A March 9 letter from Christopher Curtis, Workday’s senior vice president for global professional services, to Figueroa blames the state for breaking its side of the deal. Curtis said Workday had provided more than it was required to under its contract with the state. He said the state still owes Workday at least $72,000 in fees for its “Learn On Demand” and “Adoption Kit” products.

“Although the State currently has access to both products, it has yet to pay the outstanding invoice, which was due on June 30, 2020,” Curtis wrote. Curtis also details other efforts he said show Workday was acting in good faith, including adding some functionality to its system that was not detailed in its initial contract with the state.

In an April 5 letter, also provided to the committee by McEvilly, Curtis wrote, ” … DAFS has refused to even engage with Workday to determine a strategy for completing the project.”

Curtis says Workday has also provided more than $2 million in free consulting services to the state to demonstrate it is working in good faith.

“Workday has bent over backwards in an effort to help the State go live on Workday’s innovative software platform,” Curtis wrote.

In her letter, Workday’s McEvilly also accepted an invitation from the Government Oversight Committee for the company to appear at the committee’s next meeting on Friday, May 14.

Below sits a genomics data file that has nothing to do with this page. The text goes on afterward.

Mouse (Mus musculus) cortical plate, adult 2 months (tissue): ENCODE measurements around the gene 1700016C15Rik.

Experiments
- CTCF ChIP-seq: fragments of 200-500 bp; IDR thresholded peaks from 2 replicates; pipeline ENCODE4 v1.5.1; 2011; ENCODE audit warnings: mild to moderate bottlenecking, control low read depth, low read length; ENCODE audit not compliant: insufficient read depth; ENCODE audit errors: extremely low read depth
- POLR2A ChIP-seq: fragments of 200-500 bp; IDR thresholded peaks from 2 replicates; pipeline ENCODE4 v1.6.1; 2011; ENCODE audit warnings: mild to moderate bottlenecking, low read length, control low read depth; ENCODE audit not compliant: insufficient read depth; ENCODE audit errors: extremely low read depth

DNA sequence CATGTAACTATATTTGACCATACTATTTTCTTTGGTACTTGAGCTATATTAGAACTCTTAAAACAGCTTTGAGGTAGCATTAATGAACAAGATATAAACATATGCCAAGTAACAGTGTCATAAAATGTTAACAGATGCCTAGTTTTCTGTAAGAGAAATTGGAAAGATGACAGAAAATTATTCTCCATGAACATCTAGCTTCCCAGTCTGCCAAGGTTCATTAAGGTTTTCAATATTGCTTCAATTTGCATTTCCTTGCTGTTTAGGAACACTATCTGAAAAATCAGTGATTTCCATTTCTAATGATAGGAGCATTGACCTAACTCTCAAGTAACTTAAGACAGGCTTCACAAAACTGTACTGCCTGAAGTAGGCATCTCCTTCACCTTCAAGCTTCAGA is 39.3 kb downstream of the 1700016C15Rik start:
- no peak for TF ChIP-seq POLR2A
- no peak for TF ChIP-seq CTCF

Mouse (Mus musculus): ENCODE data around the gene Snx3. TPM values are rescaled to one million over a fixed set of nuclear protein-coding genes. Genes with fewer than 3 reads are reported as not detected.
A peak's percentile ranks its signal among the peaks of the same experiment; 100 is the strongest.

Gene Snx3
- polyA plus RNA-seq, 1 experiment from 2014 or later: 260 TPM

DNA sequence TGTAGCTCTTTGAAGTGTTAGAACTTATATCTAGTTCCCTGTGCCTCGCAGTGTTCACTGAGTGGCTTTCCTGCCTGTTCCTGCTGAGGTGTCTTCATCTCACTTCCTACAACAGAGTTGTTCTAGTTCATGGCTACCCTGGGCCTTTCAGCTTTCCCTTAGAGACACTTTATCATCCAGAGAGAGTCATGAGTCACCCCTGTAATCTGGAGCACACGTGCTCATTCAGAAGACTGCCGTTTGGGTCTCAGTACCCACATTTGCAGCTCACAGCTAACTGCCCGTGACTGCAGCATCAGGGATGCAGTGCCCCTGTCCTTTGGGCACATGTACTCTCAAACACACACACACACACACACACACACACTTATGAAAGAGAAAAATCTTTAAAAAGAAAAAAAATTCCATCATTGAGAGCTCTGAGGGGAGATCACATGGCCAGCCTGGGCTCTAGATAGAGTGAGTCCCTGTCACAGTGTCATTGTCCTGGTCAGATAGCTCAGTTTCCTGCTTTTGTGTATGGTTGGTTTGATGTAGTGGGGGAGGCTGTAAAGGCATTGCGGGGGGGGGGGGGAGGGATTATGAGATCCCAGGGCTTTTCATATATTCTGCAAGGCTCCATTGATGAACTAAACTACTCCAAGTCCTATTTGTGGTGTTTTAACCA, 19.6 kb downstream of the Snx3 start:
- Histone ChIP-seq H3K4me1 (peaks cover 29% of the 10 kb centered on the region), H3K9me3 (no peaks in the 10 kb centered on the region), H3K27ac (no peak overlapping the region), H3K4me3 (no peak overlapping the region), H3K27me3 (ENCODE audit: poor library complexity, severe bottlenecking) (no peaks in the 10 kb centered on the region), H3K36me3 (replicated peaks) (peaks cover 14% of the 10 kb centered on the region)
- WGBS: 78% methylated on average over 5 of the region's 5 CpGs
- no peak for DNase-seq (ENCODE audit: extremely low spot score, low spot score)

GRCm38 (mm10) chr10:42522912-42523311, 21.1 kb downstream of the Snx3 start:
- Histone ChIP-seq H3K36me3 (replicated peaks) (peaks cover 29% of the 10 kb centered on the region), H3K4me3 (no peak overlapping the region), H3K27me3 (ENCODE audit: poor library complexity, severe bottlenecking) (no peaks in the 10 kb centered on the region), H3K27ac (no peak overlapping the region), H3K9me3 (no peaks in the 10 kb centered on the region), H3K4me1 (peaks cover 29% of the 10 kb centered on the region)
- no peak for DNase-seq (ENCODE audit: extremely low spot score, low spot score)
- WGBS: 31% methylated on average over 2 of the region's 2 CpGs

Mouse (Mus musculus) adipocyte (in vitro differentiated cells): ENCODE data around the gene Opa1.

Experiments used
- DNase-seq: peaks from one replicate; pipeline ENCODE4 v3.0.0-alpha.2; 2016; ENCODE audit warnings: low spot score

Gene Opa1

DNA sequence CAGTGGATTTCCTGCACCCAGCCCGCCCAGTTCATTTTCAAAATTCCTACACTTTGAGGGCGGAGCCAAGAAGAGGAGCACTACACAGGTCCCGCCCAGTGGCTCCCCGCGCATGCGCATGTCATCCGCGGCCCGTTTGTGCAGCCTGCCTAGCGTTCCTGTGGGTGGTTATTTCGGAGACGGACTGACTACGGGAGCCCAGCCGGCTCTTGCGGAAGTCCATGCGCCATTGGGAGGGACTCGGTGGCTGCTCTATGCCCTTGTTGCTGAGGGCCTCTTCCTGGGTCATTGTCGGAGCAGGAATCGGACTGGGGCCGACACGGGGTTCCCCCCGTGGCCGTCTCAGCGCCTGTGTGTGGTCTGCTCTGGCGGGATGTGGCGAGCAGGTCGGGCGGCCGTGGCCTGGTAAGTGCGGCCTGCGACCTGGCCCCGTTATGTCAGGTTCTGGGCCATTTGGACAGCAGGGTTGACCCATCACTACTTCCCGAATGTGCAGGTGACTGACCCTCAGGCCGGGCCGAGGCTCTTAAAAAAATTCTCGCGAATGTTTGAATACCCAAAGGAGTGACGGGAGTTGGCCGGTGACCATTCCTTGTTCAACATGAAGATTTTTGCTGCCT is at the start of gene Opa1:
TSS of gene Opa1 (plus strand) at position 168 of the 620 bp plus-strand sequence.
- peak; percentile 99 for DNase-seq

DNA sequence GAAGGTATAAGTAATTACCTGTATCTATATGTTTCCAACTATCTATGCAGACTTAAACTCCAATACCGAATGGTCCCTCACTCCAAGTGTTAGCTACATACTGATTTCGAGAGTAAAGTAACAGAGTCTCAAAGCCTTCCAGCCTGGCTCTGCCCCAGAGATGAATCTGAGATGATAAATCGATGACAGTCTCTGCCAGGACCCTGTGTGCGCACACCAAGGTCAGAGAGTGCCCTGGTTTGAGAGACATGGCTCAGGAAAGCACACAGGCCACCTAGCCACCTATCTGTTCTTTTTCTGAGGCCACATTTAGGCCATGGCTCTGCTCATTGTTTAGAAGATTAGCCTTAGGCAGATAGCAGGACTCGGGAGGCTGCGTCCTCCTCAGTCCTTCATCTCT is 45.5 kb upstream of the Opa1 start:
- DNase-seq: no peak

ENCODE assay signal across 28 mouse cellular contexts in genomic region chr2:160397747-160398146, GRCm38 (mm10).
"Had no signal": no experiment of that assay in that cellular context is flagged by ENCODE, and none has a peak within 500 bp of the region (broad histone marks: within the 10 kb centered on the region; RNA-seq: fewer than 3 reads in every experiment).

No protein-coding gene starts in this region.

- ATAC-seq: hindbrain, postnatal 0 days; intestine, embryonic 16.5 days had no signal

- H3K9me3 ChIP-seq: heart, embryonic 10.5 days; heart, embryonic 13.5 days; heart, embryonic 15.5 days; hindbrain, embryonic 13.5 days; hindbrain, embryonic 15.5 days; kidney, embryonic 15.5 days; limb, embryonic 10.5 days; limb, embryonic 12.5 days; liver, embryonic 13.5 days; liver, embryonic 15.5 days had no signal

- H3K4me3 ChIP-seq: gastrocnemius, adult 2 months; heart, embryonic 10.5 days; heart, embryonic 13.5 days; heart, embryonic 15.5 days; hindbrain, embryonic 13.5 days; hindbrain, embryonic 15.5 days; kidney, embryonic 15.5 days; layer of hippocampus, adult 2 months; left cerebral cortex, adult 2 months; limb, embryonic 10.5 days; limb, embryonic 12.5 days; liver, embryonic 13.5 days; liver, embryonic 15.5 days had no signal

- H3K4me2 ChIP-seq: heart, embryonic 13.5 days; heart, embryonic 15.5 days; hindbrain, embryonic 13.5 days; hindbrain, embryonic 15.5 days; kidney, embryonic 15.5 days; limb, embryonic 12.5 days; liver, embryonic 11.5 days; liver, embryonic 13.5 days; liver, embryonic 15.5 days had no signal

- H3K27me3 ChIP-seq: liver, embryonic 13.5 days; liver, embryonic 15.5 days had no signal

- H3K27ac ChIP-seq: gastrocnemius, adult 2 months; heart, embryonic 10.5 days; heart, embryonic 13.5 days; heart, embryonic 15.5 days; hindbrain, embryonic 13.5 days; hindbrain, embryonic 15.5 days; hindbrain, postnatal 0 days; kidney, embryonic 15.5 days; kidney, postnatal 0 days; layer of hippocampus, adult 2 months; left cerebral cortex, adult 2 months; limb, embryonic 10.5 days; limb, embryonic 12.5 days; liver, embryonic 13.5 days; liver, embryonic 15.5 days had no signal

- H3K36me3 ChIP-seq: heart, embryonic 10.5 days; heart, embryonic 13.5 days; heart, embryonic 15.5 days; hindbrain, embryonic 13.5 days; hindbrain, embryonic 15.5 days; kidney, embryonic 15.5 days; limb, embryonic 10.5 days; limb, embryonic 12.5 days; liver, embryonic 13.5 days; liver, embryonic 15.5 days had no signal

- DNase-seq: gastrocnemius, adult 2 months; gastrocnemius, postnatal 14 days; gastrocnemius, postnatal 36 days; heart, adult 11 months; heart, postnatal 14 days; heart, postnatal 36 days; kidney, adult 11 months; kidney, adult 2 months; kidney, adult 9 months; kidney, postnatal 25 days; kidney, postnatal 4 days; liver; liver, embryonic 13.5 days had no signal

The committee is comprised of an equal number of Democrats and Republicans. It directs the work of the Office of Program Evaluation and Government Accountability, the agency that serves as the watchdog for fraud, waste and abuse in state government, and has been considering whether it wants OPEGA to launch a full investigation into the state’s dealings with Workday.

The panel voted unanimously Friday to table that decision to give Frey’s office time to reach a legal settlement with Workday.

Sen. Nate Libby, D-Lewiston, the Senate chair of the committee, said he also did not want to tie up staff resources at financial services while they continue to work to bring the over-budget and overdue system online.


Only subscribers are eligible to post comments. Please subscribe or to participate in the conversation. Here’s why.

Use the form below to reset your password. When you've submitted your account email, we will send an email with a reset code.